[at-l] Fire Ants

bluetrail at aol.com bluetrail at aol.com
Wed Apr 25 09:53:05 CDT 2012



>From wikipedia: 
 
 
The venom of fire ants is composed of alkaloids such as piperidine (see Solenopsis saevissima). The sting swells into a bump, which can cause much pain and irritation at times, especially when caused by several stings in the same place. The bump often forms into a white pustule, which can become infected if scratched, but if left alone will usually flatten within a few days. The pustules are obtrusive and uncomfortable while active and, if they become infected, can cause scarring. Some people are allergic to the venom, and as with many allergies, may experience anaphylaxis, which requires emergency treatment.[7] An antihistamine or topical corticosteroids may help reduce the itching[citation needed]. First aid for fire ant bites includes external treatments and oral medicines.

External treatments: a topical steroid cream (hydrocortisone), or one containing aloe vera[8]
Oral medicines: antihistamines

Severe allergic reactions to fire ant stings, including severe chest pain, nausea, severe sweating, loss of breath, serious swelling, and slurred speech,[9] can be fatal if not treated.

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I've probably gotten at least 40-50 fire ant bites over the years.  I'm not allergic to them.  They do itch for quite a while (days).  And bug spray doesn't stop them.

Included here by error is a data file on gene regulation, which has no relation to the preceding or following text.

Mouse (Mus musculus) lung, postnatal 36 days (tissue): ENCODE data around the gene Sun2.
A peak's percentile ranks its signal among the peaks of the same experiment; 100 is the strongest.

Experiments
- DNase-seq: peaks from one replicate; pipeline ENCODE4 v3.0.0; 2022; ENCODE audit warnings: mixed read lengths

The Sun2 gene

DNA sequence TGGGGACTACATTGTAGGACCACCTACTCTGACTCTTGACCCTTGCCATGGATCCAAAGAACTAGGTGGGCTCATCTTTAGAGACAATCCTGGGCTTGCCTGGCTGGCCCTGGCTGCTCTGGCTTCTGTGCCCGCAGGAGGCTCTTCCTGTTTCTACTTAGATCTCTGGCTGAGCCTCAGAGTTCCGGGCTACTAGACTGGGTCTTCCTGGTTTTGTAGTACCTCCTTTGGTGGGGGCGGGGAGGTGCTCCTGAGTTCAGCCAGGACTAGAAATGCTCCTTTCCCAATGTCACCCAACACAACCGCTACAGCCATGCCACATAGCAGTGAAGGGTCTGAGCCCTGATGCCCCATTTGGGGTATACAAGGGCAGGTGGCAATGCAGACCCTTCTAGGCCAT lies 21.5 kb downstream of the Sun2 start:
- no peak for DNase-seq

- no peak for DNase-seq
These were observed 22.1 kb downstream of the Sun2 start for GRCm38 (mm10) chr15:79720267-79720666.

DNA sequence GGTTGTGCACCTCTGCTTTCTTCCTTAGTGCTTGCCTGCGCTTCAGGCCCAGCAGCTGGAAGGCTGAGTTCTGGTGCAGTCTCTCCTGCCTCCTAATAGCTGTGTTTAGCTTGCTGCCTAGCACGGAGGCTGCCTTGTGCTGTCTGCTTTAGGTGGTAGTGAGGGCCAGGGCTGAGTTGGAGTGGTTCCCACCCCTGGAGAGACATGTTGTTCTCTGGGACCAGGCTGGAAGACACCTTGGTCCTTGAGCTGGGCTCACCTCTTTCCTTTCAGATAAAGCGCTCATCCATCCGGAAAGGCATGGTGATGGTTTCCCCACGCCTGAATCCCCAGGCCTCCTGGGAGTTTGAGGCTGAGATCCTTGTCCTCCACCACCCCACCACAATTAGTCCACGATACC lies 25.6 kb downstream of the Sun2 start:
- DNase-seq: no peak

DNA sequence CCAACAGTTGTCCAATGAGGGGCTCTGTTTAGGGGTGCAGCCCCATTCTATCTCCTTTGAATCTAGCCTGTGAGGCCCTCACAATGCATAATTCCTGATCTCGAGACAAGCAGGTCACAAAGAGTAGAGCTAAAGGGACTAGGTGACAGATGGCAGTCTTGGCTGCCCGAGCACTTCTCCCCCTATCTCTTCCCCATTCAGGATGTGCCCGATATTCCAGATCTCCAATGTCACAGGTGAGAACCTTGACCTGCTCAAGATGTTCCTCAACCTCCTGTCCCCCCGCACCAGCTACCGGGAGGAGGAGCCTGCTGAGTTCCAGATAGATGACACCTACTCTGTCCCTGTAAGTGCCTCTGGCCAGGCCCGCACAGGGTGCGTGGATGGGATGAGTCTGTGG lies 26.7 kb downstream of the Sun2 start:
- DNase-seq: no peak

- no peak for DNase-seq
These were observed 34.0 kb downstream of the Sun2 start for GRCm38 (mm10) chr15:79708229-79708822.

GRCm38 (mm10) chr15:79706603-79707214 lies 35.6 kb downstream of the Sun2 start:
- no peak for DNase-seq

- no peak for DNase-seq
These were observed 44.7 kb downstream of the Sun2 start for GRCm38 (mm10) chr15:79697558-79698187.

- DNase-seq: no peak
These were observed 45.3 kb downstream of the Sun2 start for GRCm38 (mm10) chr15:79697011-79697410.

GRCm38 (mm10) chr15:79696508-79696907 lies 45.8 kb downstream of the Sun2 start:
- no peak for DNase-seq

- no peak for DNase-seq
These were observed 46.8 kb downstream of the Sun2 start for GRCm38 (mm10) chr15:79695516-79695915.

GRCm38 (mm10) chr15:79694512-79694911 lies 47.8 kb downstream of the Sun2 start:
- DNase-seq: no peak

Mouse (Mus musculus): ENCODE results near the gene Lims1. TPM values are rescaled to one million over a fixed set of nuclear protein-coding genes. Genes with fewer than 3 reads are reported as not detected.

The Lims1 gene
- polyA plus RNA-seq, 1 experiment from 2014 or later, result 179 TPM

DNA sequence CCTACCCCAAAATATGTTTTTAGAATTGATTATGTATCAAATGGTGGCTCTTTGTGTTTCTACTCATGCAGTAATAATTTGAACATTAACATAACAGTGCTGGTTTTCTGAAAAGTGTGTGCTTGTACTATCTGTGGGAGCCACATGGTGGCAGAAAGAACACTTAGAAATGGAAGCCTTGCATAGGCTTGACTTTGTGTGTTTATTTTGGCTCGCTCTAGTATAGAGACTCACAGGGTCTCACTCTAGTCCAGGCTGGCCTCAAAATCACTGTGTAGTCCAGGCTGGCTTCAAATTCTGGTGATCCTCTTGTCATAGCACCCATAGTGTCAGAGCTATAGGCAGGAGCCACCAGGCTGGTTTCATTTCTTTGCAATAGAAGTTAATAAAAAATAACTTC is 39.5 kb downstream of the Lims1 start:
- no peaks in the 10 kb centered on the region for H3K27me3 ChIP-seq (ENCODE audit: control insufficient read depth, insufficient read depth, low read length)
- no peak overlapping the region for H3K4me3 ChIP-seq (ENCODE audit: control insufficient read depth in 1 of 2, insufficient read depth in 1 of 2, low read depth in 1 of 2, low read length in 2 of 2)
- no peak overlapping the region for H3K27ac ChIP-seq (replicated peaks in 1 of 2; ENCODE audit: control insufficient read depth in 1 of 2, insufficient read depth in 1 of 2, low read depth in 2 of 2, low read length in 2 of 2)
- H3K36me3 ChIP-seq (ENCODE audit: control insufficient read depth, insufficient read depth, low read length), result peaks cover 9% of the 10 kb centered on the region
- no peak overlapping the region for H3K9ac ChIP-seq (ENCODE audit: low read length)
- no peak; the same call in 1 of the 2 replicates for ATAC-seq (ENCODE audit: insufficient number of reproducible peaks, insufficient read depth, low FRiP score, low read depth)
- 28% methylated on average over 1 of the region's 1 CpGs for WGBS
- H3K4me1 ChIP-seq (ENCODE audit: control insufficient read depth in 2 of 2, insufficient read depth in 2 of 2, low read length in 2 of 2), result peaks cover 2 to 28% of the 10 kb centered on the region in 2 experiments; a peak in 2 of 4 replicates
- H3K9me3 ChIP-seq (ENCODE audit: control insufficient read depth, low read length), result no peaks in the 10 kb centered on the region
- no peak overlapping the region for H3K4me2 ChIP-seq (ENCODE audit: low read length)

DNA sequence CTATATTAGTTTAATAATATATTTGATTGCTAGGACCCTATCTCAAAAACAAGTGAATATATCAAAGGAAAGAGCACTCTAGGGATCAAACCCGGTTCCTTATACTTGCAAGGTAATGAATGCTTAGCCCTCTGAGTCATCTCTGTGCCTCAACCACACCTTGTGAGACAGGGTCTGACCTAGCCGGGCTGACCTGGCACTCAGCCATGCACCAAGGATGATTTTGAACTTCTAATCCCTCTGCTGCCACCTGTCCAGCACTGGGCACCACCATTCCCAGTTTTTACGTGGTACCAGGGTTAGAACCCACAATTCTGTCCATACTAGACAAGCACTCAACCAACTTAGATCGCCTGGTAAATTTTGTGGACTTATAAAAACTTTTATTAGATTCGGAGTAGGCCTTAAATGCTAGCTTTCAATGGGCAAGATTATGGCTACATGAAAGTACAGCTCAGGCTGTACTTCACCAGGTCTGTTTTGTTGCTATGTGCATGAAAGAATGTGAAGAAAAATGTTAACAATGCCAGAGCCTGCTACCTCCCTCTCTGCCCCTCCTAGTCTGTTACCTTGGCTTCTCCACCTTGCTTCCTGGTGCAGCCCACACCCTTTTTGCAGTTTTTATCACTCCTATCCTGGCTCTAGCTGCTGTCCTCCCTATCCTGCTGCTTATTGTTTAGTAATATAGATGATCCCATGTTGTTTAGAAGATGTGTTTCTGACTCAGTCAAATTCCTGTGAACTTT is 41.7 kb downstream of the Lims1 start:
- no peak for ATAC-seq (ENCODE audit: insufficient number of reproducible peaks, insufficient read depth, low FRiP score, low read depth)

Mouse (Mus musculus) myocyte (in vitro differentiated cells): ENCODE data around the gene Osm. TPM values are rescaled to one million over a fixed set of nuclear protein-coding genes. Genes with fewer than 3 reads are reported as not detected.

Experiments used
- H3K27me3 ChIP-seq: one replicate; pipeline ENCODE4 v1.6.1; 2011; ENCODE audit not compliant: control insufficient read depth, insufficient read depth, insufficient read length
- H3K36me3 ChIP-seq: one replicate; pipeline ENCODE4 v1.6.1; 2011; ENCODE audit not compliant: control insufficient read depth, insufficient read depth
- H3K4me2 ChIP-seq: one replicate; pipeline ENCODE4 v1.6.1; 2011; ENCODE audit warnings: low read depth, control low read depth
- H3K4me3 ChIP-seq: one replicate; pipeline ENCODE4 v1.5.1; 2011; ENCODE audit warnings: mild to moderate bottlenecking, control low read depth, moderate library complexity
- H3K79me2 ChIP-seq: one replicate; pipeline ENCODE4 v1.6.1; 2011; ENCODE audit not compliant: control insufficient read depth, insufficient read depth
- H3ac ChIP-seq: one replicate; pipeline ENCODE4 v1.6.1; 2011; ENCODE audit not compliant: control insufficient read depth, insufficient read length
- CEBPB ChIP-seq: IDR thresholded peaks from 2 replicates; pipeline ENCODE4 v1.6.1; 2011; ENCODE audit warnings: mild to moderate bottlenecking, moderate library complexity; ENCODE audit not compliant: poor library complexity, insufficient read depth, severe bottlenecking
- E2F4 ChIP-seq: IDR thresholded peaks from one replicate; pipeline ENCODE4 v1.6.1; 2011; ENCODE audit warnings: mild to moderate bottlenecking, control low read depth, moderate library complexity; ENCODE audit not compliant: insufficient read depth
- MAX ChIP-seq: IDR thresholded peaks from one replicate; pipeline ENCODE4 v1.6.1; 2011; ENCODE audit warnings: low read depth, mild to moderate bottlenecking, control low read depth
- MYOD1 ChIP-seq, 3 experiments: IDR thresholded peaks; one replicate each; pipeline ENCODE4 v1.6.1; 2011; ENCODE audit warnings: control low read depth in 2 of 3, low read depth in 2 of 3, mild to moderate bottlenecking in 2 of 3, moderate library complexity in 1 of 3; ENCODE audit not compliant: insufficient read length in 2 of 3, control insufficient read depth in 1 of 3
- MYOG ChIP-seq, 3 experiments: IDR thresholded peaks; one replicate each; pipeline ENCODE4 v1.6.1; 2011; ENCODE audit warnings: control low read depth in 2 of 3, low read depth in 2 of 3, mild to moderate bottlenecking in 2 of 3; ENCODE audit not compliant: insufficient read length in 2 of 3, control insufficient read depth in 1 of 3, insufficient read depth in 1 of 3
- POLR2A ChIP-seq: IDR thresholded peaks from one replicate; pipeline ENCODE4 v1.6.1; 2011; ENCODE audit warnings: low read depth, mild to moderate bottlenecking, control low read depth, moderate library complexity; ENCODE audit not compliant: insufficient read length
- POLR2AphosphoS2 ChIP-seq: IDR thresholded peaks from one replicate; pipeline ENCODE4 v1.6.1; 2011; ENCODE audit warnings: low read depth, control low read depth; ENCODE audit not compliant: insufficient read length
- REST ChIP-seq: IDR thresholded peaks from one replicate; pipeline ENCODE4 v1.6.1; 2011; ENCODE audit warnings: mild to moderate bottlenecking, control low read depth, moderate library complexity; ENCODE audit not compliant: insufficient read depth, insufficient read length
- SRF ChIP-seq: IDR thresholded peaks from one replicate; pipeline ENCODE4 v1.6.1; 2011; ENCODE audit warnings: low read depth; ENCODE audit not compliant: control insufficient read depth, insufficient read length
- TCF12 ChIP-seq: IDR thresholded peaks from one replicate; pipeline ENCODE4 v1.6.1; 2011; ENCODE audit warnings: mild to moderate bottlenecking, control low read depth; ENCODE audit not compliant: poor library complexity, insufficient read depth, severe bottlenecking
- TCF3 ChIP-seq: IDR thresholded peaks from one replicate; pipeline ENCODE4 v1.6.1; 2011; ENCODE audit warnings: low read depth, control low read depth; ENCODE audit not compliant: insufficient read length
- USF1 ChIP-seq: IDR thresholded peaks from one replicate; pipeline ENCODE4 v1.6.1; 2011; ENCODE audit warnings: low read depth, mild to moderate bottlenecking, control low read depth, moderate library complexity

Joan
bluetrail at aol.com


 
-----Original Message-----
From: giniajim <jplynch at crosslink.net>
To: Thinktraub Thinktraub <hikeinmountains at gmail.com>; at-l <at-l at backcountry.net>
Sent: Wed, Apr 25, 2012 9:36 am
Subject: Re: [at-l] Fire Ants


Does an insect repellent ward them off?  Do hikers know what the treatment 
s if you do get bitten by them?
----- Original Message ----- 
rom: "Thinktraub Thinktraub" <hikeinmountains at gmail.com>
o: <at-l at backcountry.net>
ent: Wednesday, April 25, 2012 8:51 AM
ubject: Re: [at-l] Fire Ants

 They should be in Erwin and Hot Springs and other southern trail towns
 soon, if they're not there already.  And the lower elevations of the 
 trail.

 Since they've made their way up to 3,000 feet in the Smokies already, 
 watch
 were you set up your tent (or step, or sit) in gaps and other lower
 elevation areas.  These suckers are bad news.


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